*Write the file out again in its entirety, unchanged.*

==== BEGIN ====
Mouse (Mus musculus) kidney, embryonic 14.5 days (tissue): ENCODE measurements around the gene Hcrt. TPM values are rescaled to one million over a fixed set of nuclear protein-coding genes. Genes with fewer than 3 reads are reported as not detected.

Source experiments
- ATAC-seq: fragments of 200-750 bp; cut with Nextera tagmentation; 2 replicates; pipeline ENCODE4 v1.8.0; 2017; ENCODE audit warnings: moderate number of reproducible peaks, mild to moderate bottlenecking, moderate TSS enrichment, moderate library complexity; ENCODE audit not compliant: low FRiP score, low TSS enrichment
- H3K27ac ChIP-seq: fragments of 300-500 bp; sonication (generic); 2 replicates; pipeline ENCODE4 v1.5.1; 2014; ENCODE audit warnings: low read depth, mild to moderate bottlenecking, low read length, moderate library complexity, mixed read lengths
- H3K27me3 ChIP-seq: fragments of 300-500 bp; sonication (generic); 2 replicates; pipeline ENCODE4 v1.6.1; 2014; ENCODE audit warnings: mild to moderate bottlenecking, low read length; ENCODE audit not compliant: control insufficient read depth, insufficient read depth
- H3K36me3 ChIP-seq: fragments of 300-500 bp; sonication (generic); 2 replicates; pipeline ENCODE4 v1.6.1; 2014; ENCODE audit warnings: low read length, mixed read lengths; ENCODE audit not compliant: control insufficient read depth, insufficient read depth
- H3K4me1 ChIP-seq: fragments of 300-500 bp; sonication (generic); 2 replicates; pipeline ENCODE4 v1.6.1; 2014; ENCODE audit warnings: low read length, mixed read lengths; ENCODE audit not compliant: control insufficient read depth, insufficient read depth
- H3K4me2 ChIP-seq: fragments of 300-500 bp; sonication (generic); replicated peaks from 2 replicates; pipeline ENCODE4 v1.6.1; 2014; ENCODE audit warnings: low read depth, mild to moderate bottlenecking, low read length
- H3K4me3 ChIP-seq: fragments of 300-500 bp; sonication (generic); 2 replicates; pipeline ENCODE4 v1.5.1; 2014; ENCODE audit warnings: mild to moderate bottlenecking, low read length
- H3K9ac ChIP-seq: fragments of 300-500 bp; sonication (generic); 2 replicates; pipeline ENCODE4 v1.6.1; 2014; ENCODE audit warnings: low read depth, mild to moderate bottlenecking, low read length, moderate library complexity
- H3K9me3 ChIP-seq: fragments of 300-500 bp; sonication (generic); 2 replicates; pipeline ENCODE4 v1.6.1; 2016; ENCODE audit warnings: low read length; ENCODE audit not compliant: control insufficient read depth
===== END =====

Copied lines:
Mouse (Mus musculus) kidney, embryonic 14.5 days (tissue): ENCODE measurements around the gene Hcrt. TPM values are rescaled to one million over a fixed set of nuclear protein-coding genes. Genes with fewer than 3 reads are reported as not detected.

Source experiments
- ATAC-seq: fragments of 200-750 bp; cut with Nextera tagmentation; 2 replicates; pipeline ENCODE4 v1.8.0; 2017; ENCODE audit warnings: moderate number of reproducible peaks, mild to moderate bottlenecking, moderate TSS enrichment, moderate library complexity; ENCODE audit not compliant: low FRiP score, low TSS enrichment
- H3K27ac ChIP-seq: fragments of 300-500 bp; sonication (generic); 2 replicates; pipeline ENCODE4 v1.5.1; 2014; ENCODE audit warnings: low read depth, mild to moderate bottlenecking, low read length, moderate library complexity, mixed read lengths
- H3K27me3 ChIP-seq: fragments of 300-500 bp; sonication (generic); 2 replicates; pipeline ENCODE4 v1.6.1; 2014; ENCODE audit warnings: mild to moderate bottlenecking, low read length; ENCODE audit not compliant: control insufficient read depth, insufficient read depth
- H3K36me3 ChIP-seq: fragments of 300-500 bp; sonication (generic); 2 replicates; pipeline ENCODE4 v1.6.1; 2014; ENCODE audit warnings: low read length, mixed read lengths; ENCODE audit not compliant: control insufficient read depth, insufficient read depth
- H3K4me1 ChIP-seq: fragments of 300-500 bp; sonication (generic); 2 replicates; pipeline ENCODE4 v1.6.1; 2014; ENCODE audit warnings: low read length, mixed read lengths; ENCODE audit not compliant: control insufficient read depth, insufficient read depth
- H3K4me2 ChIP-seq: fragments of 300-500 bp; sonication (generic); replicated peaks from 2 replicates; pipeline ENCODE4 v1.6.1; 2014; ENCODE audit warnings: low read depth, mild to moderate bottlenecking, low read length
- H3K4me3 ChIP-seq: fragments of 300-500 bp; sonication (generic); 2 replicates; pipeline ENCODE4 v1.5.1; 2014; ENCODE audit warnings: mild to moderate bottlenecking, low read length
- H3K9ac ChIP-seq: fragments of 300-500 bp; sonication (generic); 2 replicates; pipeline ENCODE4 v1.6.1; 2014; ENCODE audit warnings: low read depth, mild to moderate bottlenecking, low read length, moderate library complexity
- H3K9me3 ChIP-seq: fragments of 300-500 bp; sonication (generic); 2 replicates; pipeline ENCODE4 v1.6.1; 2016; ENCODE audit warnings: low read length; ENCODE audit not compliant: control insufficient read depth